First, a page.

Integrating art and science can easily be accomplished in both the art and science classroom.
Science is intrinsic to art, having brought the artist multiple kinds of media.  Art has benefited science by providing the means of visually documenting and illustrating anatomies and systems from the tiny to colossal, and providing scientists a visual means of studying, arranging. and speculating.

Taking the steps to highlight the science concepts in art processes and media, art teachers help students recognize that art benefits from science.  In turn, using art projects to visually demonstrate science concepts, students are actively participating in learning increasing their chances of retention.

Reflecting on the projects and concepts you cover each year, what relationships between science and art could you list?

Do you discuss these relationships with your students?

tree ring relief print

When you teach ceramics, do you talk to your students about the chemistry behind glazes and firing them?  I know that my students are surprised to know that if they wanted to have a job creating new glazes they would have to have a deep understanding of minerals and chemistry to do so.

If you teach science, do you incorporate art as a means for students to visually demonstrate their understanding of concepts?

Have you ever considered approaching your campus art teacher to discuss possibilities?

watercolors on paper

Based on my own experiences in designing and implementing science/art integrated lessons, I came up with my list of some top benefits of implementing integrated lessons.

Using science concepts as the subject for visual art projects:

  • adds variety and relevance to the visual art teachers’ subject inventory
  • gives science teachers additional hands-on projects with tangible results that have personal meaning for students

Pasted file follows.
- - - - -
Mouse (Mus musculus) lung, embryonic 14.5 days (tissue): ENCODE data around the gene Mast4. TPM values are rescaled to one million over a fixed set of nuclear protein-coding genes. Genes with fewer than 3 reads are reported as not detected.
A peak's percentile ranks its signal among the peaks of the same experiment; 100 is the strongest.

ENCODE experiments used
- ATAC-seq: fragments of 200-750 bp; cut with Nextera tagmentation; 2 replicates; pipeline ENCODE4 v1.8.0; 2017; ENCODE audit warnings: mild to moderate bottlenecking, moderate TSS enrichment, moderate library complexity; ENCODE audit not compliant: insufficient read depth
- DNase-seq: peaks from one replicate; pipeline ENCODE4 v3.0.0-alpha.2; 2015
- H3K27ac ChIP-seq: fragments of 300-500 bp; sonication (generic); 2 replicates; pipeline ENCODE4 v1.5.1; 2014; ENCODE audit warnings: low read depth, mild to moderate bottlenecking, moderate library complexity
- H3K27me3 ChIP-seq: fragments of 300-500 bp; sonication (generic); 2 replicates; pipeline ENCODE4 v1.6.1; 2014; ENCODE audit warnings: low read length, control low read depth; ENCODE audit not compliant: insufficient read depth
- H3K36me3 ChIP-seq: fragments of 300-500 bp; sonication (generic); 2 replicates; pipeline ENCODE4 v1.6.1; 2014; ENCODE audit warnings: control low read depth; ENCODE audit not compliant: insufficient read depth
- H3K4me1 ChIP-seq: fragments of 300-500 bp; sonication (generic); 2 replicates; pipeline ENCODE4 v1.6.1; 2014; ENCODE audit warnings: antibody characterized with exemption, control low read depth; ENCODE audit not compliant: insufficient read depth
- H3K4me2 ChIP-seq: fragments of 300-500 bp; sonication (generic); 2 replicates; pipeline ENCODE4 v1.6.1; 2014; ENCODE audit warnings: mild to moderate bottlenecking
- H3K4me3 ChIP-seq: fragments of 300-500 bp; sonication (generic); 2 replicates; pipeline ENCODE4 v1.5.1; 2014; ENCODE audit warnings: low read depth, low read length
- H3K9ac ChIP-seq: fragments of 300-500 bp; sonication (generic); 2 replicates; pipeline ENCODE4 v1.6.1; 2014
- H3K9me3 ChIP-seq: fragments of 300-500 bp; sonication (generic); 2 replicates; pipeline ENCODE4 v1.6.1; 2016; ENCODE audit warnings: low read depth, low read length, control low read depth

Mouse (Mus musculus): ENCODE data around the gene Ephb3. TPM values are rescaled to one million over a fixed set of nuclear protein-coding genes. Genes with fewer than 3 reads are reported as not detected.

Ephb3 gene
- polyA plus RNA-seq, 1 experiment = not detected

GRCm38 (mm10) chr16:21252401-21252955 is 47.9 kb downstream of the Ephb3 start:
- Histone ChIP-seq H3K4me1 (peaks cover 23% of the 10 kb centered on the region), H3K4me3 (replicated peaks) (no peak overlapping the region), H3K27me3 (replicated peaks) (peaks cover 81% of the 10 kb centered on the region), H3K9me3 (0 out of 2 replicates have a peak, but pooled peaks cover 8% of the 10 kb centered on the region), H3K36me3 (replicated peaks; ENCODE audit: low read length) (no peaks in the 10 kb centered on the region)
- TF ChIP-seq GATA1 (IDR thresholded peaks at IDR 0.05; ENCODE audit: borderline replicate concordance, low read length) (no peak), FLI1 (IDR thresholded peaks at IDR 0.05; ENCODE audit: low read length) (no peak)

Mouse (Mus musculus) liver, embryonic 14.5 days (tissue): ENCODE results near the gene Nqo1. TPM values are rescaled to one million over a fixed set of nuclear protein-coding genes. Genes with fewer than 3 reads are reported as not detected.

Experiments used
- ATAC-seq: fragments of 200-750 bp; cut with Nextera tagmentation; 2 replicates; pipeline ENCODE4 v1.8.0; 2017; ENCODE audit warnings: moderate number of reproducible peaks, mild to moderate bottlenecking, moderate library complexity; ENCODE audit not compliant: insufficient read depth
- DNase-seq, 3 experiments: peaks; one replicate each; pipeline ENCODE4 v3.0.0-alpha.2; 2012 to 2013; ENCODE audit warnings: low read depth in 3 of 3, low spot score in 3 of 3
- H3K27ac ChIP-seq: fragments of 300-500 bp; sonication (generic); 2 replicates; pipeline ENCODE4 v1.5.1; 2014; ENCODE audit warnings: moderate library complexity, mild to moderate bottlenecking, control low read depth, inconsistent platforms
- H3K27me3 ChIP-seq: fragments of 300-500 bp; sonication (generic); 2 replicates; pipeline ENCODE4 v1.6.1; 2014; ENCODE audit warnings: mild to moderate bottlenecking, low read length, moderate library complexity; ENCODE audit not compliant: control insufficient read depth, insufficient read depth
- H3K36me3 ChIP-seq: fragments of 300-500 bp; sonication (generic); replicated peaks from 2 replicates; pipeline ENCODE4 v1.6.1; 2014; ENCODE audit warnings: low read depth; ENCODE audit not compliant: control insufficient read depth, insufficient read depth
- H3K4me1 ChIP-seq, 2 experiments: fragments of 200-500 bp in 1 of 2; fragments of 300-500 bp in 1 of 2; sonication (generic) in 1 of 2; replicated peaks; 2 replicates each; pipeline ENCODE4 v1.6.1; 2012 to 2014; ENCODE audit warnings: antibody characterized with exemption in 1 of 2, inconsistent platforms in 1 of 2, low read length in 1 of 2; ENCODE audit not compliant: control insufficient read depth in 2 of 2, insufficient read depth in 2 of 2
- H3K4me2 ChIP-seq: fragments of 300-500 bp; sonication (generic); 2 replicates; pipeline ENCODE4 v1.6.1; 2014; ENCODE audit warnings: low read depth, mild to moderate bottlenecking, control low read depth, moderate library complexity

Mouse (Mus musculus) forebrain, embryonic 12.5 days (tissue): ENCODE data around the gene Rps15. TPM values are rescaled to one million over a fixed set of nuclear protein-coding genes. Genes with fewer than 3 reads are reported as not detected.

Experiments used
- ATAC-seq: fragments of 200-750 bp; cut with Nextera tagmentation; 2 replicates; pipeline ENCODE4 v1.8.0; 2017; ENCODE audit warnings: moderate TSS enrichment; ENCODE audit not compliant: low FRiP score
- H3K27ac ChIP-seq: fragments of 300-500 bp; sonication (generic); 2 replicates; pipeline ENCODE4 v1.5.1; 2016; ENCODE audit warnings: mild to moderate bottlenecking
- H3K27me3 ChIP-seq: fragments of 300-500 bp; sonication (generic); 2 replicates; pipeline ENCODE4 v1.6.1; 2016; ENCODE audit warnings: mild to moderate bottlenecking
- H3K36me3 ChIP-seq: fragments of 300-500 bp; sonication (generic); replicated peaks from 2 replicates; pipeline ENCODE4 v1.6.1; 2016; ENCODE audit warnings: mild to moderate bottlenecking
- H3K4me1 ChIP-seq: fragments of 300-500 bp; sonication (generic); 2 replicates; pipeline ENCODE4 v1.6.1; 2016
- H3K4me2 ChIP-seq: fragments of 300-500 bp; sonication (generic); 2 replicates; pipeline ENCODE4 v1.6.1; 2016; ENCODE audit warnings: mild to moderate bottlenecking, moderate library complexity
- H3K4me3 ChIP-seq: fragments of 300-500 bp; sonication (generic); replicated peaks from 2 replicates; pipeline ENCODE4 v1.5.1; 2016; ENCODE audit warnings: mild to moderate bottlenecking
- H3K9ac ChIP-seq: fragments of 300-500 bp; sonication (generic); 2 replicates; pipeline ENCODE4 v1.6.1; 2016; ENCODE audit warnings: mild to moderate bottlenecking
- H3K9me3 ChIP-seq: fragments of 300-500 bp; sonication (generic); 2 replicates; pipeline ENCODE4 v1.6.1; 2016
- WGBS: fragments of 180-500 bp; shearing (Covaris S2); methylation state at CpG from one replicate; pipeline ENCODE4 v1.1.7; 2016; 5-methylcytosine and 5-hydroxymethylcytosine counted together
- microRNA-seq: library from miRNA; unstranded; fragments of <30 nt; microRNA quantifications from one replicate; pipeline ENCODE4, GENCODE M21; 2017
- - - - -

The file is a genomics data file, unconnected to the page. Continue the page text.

• supports collaborative relationships between visual art and science teachers
  • provides more learning opportunities for content that has scored low in assessments
  • shows students that school subjects can be used to support one another

Highlighting science intrinsic to visual art projects:

  • broadens your students’ base knowledge
  • creates “aha!” moments when students experience science happening with their art
  • supports collaborative relationships between visual art and science teachers
  • provides more learning opportunities for content that has scored low in assessments
  • helps students understand that school subjects share concept relationships

As the bank of art/science lessons and information grows, I invite viewers and educators to take part in creating a dialogue about their experiences.  What lessons worked well for you?  How have you tweaked lessons to fit your students needs?  What did not work?  Do you have lessons you would like to share or see available on this site?


Truly stunning photos.

Photography in Namibia

We had to travel on quite a long way off road, which you have to use 4×4 to be able to drive on.

The roads that took us into the desert. Anders was an amazing driver…oh well maybe not first 😉

We could not drive the whole way so it was a 1,5 km walk in sand before we reached the place. That might not sound like a long way but believe me it was when walking in sand and desert heat. However, when arriving there, it was worth every single step and sweat pearl. In the middle of the desert the Dead Vlei appeared. I have seen pictures of this before but this just must be self-experienced. It was so beautiful and creepy at the same time.

We arrived late as we wanted to catch a good light but we couldn’t wait too late as we wouldn’t be able…

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WOW! Dragonfly =)


Image

As I was leaving tonight to pick up my son, I hear this thumping on my porch light.  I discover this gorgeous very large dragonfly.  Of course, I drop everything, yell for the rest of the family to come check it out and we break out the camera.

Thankfully we were able to keep this amazing guy from tearing up his wings or bashing his head into the bricks.  I switched out the regular fluorescent bulb with a yellow fluorescent.  It worked!  He/she flew up to the light, and promptly flew away and up into one of our trees.  Hopefully to rest up overnight for another successful day of killing mosquitoes and other pesky insects!